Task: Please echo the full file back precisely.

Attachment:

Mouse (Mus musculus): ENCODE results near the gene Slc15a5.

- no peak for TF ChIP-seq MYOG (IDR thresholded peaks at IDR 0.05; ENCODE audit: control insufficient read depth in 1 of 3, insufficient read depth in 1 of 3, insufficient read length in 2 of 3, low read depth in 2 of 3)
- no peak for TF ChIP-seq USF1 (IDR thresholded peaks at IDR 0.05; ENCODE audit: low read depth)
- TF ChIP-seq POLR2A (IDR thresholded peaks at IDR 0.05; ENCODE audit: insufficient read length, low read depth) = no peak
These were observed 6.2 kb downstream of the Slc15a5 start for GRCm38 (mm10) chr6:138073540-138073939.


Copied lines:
Mouse (Mus musculus): ENCODE results near the gene Slc15a5.

- no peak for TF ChIP-seq MYOG (IDR thresholded peaks at IDR 0.05; ENCODE audit: control insufficient read depth in 1 of 3, insufficient read depth in 1 of 3, insufficient read length in 2 of 3, low read depth in 2 of 3)
- no peak for TF ChIP-seq USF1 (IDR thresholded peaks at IDR 0.05; ENCODE audit: low read depth)
- TF ChIP-seq POLR2A (IDR thresholded peaks at IDR 0.05; ENCODE audit: insufficient read length, low read depth) = no peak
These were observed 6.2 kb downstream of the Slc15a5 start for GRCm38 (mm10) chr6:138073540-138073939.